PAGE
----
Harvard Health Letter

Ask the doctor: Vitamin B12 essential for thinking skills

Q. Why is vitamin B12 important, and should I check if mine is low?

A. We get vitamin B12 in the diet, primarily from animal sources—meat, eggs, milk and other dairy products. For our bodies to absorb vitamin B12 we eat, our stomach enzymes need to "shake it loose" from the foods that it is attached to. Then, the vitamin needs to attach itself to a protein that is made in our stomach, called intrinsic factor. Once attached, it can be absorbed into the body.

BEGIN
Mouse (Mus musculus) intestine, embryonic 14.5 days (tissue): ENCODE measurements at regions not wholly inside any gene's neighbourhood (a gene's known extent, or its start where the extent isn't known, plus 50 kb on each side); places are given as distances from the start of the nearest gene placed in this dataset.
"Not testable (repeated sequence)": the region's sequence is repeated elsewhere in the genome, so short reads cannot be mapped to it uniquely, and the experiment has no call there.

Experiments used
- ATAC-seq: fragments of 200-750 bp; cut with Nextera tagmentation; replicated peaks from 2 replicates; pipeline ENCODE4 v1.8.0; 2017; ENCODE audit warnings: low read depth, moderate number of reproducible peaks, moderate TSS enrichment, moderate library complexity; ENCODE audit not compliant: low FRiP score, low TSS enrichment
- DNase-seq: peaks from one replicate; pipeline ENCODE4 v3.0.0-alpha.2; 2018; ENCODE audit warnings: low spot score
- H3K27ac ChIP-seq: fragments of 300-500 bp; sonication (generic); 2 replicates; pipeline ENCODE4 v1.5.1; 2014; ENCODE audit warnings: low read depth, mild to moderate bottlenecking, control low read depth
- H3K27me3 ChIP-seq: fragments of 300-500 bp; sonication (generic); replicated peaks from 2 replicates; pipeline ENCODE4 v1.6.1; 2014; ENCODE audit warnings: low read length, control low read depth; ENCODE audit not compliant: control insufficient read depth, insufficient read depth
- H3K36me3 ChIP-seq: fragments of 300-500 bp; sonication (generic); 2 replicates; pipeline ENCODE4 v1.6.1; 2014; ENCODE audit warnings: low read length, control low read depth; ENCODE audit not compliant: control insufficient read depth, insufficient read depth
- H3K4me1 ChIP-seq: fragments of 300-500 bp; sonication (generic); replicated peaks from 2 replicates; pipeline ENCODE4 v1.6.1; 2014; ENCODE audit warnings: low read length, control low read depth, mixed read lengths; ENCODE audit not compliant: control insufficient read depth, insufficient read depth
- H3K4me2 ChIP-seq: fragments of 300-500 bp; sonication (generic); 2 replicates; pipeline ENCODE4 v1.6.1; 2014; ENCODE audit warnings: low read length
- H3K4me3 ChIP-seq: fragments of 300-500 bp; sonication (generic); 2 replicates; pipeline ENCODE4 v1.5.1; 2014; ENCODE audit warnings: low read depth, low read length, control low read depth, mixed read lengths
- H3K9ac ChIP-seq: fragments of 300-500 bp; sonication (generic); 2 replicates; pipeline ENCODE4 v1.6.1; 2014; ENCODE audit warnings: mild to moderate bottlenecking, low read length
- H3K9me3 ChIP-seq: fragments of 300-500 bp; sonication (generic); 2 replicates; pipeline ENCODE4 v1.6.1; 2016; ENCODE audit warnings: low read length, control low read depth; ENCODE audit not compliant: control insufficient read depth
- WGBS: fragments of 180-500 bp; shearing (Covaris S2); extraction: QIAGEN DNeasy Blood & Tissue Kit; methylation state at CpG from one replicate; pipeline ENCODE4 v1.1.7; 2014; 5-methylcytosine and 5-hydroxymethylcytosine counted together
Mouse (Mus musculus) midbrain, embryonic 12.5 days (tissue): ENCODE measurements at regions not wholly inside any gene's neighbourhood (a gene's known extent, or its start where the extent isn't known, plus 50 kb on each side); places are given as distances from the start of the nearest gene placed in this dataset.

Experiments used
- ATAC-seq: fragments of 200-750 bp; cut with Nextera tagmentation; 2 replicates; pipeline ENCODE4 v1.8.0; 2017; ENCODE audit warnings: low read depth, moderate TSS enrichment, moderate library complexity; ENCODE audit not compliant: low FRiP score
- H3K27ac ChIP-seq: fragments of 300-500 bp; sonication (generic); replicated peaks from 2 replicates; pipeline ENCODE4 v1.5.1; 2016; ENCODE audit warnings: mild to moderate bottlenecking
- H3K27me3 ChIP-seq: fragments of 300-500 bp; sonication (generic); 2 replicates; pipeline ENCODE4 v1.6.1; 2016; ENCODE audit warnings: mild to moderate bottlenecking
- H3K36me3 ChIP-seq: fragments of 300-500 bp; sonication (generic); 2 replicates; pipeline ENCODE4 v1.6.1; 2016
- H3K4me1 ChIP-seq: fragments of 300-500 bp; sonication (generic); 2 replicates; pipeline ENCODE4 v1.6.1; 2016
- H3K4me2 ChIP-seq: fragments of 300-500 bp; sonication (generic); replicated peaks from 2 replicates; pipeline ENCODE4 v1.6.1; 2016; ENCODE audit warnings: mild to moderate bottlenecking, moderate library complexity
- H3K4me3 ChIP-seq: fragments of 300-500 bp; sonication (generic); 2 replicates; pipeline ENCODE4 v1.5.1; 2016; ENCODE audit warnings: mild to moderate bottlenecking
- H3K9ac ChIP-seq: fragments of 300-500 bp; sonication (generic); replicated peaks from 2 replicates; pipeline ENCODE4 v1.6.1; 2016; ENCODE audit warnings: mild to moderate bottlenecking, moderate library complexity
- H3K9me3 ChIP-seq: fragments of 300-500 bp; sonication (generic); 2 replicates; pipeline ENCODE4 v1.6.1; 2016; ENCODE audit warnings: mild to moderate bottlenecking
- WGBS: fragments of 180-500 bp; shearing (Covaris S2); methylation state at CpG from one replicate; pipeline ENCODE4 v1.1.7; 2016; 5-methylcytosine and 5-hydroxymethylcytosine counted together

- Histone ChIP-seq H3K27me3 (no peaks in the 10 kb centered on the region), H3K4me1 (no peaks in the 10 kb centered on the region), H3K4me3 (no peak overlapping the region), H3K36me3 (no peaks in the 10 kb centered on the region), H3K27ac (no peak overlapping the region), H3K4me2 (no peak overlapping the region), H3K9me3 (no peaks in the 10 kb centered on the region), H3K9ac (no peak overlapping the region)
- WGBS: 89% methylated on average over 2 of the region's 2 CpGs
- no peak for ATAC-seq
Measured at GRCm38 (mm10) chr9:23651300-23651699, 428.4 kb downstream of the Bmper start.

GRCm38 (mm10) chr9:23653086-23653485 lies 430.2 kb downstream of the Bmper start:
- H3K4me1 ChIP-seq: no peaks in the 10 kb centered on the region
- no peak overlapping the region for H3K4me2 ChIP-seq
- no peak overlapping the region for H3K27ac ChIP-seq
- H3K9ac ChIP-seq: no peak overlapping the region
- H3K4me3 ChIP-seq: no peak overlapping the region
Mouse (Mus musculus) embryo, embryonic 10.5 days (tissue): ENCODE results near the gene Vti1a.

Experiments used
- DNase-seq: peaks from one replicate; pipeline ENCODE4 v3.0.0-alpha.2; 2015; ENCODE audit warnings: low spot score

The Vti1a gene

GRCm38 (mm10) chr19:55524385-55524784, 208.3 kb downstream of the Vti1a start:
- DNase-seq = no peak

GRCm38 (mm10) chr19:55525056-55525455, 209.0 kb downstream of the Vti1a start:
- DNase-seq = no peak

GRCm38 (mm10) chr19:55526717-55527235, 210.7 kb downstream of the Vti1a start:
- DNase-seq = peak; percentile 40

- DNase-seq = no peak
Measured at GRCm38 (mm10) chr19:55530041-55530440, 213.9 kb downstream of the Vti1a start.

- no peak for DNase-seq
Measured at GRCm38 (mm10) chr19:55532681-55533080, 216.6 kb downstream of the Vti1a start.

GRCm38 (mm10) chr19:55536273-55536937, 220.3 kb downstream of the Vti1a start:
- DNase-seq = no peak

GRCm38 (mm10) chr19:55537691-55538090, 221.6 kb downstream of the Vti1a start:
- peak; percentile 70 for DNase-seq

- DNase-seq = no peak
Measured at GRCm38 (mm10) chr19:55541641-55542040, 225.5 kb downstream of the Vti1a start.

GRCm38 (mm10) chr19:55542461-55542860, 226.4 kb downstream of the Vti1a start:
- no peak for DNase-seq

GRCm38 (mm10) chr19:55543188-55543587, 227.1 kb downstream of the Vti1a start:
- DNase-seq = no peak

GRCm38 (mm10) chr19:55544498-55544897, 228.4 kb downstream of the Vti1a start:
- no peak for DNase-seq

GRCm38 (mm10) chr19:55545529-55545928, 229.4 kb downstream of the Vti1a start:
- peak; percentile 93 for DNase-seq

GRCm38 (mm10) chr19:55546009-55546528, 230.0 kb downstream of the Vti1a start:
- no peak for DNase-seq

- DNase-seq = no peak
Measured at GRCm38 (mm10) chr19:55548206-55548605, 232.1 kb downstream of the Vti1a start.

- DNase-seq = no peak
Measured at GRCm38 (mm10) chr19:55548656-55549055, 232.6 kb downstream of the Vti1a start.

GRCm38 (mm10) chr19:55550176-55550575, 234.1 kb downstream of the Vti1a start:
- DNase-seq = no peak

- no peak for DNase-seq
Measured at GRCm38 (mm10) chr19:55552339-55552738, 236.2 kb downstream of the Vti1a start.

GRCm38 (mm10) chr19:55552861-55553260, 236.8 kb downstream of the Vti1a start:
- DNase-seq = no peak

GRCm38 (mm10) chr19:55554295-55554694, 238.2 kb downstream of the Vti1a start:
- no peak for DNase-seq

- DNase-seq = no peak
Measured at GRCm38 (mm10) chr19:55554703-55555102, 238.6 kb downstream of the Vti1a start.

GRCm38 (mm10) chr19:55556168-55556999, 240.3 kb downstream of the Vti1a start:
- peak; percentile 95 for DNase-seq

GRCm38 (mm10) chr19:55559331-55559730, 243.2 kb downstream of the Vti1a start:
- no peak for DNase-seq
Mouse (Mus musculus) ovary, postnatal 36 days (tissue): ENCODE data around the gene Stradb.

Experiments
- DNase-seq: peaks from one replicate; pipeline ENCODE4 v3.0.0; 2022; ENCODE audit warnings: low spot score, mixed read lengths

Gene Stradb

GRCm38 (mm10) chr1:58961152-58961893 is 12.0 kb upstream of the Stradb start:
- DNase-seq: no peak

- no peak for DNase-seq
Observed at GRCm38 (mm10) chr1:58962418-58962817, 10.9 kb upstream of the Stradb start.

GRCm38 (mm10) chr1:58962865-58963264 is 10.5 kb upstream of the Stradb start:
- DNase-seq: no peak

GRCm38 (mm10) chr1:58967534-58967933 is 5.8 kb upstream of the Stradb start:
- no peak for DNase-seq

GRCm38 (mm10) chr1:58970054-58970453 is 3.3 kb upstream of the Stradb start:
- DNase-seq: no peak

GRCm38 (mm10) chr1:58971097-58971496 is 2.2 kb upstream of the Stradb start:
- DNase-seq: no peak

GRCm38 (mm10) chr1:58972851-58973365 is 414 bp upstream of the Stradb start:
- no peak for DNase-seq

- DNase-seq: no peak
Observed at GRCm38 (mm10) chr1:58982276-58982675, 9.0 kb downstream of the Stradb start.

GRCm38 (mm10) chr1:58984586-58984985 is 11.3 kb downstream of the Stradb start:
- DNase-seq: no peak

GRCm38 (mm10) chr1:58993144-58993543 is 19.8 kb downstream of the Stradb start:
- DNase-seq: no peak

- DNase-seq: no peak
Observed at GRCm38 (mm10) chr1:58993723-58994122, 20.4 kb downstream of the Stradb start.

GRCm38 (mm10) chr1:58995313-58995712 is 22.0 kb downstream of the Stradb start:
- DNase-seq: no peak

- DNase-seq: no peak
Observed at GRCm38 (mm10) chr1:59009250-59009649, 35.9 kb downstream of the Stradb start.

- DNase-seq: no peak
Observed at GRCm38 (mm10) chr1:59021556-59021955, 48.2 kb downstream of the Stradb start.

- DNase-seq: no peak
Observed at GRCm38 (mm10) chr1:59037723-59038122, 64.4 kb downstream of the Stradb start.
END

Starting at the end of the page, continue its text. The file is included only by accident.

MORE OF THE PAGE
Vitamin B12 is essential. Someone who doesn't have enough in the blood can develop serious blood and neurological problems. In a relatively uncommon disease, pernicious anemia, the stomach does not make intrinsic factor, so the body absorbs very little B12. A much more common problem, however, is difficulty that some of us have as we grow older in "shaking loose" the B12 from food. This also can cause abnormally low levels of vitamin B12 in the blood, and related health problems.

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